WEB Determination of the graphite particle orientation and distribution in a carbon-fiber-reinforced epoxy resin by phase-contrast X-ray nanotomography (Nano-CT)
A novel approach to improve the transversal thermal and electrical conductivity while preserving a low material density and its outstanding mechanical properties is the development of a new fabrication process of carbon fiber- and particle-reinforced composite systems. This material features a matrix of epoxide resin, embedded layers of unidirectional carbon fibers, and up to 20 %Vol graphite platelets with an average size of 4 µm. The orientation of the embedded graphite particles, affected by the manufacturing process, strongly influence the electrical and mechanical properties .
Nano-CT is ideally suited for non-destructive 3D-imaging of this carbon-based material system. For this low Z material, the lab-based system ZEISS Xradia 810 Ultra includes beside the standard absorption contrast also phase-contrast imaging by implementing a Zernike phase-ring. While absorption contrast images materials containing regions and elements of sufficiently different atomic numbers Z, Zernike phase contrast can enhance the phase transition of composites and even exhibit the morphology of embedded particles with similar densities and materials, which are described as phase-objects (low Z). The high-resolution and flexible imaging modes of the instrument, in combination with Scanning Electron Microscopy (SEM), allows in-depth 3D-studies of the 3D-orientation and distribution of the graphite particles in a 3D-volume.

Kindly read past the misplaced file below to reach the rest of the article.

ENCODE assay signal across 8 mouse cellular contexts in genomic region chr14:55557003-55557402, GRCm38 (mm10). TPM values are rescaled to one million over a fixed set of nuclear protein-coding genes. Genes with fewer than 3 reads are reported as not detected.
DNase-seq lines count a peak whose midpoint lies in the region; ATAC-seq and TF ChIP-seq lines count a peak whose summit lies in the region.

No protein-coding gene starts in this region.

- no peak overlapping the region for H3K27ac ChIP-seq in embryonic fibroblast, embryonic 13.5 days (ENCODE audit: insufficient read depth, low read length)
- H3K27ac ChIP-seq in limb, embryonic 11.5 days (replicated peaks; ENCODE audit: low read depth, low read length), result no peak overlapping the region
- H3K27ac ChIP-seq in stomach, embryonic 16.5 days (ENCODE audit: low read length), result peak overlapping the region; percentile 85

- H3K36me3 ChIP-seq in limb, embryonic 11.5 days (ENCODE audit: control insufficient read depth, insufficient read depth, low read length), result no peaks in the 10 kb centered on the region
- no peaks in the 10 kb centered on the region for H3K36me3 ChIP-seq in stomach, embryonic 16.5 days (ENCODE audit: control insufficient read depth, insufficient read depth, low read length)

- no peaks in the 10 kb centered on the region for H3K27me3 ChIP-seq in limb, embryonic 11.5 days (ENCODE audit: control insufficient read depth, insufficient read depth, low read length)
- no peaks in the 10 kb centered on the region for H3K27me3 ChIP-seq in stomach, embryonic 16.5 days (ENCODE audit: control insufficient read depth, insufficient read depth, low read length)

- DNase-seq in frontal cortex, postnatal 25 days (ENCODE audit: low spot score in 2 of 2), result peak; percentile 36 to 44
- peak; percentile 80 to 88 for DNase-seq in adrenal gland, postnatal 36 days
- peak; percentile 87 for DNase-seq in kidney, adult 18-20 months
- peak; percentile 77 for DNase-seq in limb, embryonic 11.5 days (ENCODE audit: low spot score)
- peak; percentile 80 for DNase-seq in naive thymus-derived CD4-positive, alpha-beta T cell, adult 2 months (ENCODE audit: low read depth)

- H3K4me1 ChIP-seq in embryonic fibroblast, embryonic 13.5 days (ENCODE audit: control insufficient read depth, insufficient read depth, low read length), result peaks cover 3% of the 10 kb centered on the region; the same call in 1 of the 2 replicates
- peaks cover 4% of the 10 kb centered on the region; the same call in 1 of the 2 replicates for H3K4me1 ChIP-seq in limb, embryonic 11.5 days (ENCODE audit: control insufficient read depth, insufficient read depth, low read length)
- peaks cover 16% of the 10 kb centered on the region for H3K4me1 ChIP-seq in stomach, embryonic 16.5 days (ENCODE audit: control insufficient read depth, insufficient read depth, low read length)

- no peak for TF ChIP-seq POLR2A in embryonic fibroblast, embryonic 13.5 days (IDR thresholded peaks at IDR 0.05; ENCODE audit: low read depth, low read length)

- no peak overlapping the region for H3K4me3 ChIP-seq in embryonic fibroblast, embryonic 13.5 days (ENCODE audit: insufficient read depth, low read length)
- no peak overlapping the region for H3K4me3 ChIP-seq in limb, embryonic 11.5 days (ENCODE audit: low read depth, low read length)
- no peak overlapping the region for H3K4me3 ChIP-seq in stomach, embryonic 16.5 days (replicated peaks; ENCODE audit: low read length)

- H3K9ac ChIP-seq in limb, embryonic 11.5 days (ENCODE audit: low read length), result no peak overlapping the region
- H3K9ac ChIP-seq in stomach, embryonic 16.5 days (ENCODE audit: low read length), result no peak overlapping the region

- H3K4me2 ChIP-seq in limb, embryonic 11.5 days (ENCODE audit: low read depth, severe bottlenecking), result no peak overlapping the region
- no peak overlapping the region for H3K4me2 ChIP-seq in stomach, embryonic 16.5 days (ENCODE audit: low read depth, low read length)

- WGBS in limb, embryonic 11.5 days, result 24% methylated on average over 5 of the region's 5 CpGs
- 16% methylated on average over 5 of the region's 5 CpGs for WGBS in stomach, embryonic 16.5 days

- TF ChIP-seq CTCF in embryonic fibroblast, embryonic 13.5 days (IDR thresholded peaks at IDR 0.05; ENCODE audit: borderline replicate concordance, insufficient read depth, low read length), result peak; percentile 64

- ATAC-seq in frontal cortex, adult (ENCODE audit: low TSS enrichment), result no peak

We recorded several tilt-series in phase-contrast mode (150 nm spatial resolution, 64 µm FOV) to determine the relative orientation of the graphite platelets relative to the carbon fibers. One of the challenges of the determination of the orientation is the segmentation of the small and often coinciding particles of different morphologies and sizes. The combination of eight slightly overlapping tilt series improves the uniformity of the segmentation and satistical significance. By combining the individual tilt series  and reconstructing the resulting datacube into a single 3D-reconstruction, an accurate and large scale analysis of the graphite particle size distribution in the 3D-volume is achieved. This approach conserves the spatial resolution using a novel method exploiting the wide-area, high transmittance, and edge enhanced X-ray imaging.
The resulting segmentation of the 3D-reconstruction and the orientation of the graphite particles can be further improved by correlation with corresponding SEM and Focused-Ion-Beam slice&view imaging.